Still Unfound


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What intriguing shipwrecks are still unfound? Thinking back to pre-1985, the TITANIC was a complete mystery...a famous shipwreck that no one had found (unless you think that Grimm's "propeller" was correct).

What famous shipwrecks have yet to be located? Waratah? Any others?
 

Ernie Luck

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Nov 24, 2004
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"Thinking back to pre-1985, the TITANIC was a complete mystery...a famous shipwreck that no one had found (unless you think that Grimm's "propeller" was correct)."

Have a look at Paul Lee's website, Jeremy. (www.paullee.com) He tables inconclusive evidence that Titanic was first found in 1977.
 
Apr 27, 2005
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The tanker "Marine Sulfur Queen", for another. Hundreds of lost convoy vessels and u-boats, USS Oklahoma, Kaga, Akagi, Hiryu, Soryu, S.S. Constitution, cargo vessels and Soviet subs littering the sea beds all over the world. Plenty of great hunting out there.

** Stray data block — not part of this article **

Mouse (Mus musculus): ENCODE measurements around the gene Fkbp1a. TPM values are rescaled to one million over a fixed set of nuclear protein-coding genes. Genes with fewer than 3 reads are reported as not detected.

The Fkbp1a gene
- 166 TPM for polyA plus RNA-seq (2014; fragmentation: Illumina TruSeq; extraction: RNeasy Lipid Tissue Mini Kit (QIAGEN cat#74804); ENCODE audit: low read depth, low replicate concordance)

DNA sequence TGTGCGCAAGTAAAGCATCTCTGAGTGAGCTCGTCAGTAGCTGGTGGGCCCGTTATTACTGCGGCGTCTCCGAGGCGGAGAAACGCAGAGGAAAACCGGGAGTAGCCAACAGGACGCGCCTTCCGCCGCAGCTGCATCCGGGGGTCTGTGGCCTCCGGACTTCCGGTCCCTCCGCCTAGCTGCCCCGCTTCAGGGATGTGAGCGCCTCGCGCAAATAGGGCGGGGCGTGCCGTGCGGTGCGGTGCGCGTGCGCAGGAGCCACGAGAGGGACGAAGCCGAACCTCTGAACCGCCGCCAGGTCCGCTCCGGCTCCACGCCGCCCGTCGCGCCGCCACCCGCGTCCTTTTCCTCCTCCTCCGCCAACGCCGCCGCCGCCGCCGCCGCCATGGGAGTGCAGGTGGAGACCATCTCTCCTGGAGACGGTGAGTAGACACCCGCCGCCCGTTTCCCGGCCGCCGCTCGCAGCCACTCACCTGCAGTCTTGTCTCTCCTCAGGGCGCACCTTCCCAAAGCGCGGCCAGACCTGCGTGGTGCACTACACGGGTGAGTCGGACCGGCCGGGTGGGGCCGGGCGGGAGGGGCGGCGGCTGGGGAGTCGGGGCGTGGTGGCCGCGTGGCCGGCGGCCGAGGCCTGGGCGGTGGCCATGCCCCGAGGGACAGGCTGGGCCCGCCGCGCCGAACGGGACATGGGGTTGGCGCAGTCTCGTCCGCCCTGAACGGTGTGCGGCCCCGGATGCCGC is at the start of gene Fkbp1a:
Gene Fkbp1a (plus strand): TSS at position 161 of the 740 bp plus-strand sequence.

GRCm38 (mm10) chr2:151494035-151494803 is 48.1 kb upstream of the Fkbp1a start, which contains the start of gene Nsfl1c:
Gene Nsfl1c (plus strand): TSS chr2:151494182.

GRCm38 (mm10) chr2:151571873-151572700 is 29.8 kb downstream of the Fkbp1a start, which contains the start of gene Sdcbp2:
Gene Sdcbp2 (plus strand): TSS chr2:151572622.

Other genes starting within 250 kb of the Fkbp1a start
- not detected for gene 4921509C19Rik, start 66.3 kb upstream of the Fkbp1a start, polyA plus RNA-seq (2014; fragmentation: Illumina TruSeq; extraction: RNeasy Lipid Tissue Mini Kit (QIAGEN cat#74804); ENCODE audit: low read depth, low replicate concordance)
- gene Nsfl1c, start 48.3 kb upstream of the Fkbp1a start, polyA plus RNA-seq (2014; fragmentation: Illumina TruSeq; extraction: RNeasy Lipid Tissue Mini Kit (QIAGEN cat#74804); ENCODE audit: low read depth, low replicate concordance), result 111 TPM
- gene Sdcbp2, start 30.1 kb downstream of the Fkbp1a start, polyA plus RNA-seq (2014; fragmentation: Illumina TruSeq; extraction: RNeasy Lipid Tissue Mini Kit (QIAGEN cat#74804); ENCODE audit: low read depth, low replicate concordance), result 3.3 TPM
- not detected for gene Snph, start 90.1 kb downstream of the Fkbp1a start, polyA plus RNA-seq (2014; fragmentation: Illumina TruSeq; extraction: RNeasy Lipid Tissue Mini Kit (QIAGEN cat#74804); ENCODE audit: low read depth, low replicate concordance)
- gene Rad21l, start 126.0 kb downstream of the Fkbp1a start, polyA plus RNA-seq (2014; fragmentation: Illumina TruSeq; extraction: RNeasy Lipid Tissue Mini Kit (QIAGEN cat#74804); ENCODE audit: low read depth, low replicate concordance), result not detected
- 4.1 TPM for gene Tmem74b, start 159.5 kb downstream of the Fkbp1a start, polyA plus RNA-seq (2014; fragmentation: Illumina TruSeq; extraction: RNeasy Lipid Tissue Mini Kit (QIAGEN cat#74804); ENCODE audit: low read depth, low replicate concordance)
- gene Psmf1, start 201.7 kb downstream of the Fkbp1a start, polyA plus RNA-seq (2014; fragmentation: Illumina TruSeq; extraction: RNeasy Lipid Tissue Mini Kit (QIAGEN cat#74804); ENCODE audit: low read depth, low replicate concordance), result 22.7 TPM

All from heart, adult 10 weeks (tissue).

Brian Ahern

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I don't think the Arctic was ever found. And wasn't it the Arizona - among others - that disappeared without a trace?
 
Jul 9, 2000
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Don't forget the Hans Hedtoft which struck a berg on her maiden voyage in a storm, barely had time to get off a distress call and sank with the loss of all aboard.